Chemistry of alumina, reactions in aqueous solution and its application in water treatment


Kasprzyk-Hordern, B., 2004. Chemistry of alumina, reactions in aqueous solution and its application in water treatment. Advances in Colloid and Interface Science, 110 (1-2), pp. 19-48.

Related documents:

This repository does not currently have the full-text of this item.
You may be able to access a copy if URLs are provided below.

Official URL:


Due to the presence and significance of alumina in the natural aquatic environment and its increasing application in drinking and wastewater purification, the knowledge of the structure of alumina and its possible interactions with organic and inorganic compounds in water are of great importance. This is of particular importance in both the understanding of natural aquatic environment processes and efficient industrial applications. The chemistry of alumina reactions in water is complex. The adsorption ability of alumina towards organic and inorganic compounds might be influenced by several factors such as: surface characteristics of the adsorbent (surface area, density, pore volume, porosity, pore size distribution, pH(PZC) as well as mechanical strength and purity), pH of the solution, ionic strength, composition of water and the physicochemical properties of adsorbates. The aim of this paper is to give a brief review of the properties of alumina and its reactivity with organic and inorganic compounds present in aqueous solutions. It also summarises the usage of alumina and alumina supported phases in water treatment technology.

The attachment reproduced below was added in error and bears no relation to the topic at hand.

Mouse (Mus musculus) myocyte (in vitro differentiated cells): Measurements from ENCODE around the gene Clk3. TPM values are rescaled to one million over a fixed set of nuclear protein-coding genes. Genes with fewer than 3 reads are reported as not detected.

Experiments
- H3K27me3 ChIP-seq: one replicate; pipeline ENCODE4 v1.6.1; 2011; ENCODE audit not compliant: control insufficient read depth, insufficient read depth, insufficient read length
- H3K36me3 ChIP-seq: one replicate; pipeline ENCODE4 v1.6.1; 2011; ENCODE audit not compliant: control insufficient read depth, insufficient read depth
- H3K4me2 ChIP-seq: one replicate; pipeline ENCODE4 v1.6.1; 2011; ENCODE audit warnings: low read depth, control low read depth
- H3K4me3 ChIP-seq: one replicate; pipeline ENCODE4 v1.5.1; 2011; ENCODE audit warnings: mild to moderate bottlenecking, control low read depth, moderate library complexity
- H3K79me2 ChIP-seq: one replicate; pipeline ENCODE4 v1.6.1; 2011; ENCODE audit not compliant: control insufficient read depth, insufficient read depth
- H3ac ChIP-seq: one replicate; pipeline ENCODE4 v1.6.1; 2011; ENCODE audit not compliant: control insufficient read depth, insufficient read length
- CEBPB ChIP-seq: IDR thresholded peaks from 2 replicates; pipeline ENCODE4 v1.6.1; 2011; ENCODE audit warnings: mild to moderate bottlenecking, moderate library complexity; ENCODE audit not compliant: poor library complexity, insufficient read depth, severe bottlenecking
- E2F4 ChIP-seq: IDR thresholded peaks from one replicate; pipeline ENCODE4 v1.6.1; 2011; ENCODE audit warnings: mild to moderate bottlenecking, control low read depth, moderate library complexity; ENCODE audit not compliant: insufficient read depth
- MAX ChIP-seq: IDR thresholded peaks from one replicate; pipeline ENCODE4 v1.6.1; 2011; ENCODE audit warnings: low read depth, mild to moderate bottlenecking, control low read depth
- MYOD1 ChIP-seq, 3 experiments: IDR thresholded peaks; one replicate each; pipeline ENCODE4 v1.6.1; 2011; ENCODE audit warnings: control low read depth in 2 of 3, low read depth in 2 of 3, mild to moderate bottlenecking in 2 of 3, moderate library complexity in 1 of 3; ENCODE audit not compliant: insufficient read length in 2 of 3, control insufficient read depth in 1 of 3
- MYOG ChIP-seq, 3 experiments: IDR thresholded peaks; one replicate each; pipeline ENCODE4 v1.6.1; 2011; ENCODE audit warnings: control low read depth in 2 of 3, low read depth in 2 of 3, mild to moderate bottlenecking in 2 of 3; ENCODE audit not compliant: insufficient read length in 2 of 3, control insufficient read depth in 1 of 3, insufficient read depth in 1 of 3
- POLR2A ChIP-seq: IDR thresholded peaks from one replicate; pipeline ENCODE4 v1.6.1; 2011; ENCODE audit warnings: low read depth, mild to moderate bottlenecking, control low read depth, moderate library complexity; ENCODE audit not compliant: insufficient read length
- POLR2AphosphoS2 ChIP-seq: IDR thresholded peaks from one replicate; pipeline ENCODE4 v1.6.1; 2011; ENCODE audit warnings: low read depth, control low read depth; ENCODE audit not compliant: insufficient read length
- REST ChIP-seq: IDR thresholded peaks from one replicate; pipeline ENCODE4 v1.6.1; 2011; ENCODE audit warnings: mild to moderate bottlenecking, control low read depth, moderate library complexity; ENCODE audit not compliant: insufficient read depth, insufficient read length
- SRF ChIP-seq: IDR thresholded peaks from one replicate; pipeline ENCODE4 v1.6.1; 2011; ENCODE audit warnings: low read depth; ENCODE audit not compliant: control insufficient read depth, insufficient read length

Item Type Articles
CreatorsKasprzyk-Hordern, B.
Uncontrolled Keywordswater,surface,alumina,alumina supported phases,reactions,oxide-solution interfaces,catalytic ozonation,adsorption,catalytic wet air oxidation,acid-base,metal-edta complexes,hydroxyl groups,dissolved organic-matter,water treatment,wet air oxidation,zero charge,heterogeneous catalytic ozonation,triple-layer model,gamma-alumina
DepartmentsFaculty of Science > Chemistry
ID Code24887


Actions (login required)

View Item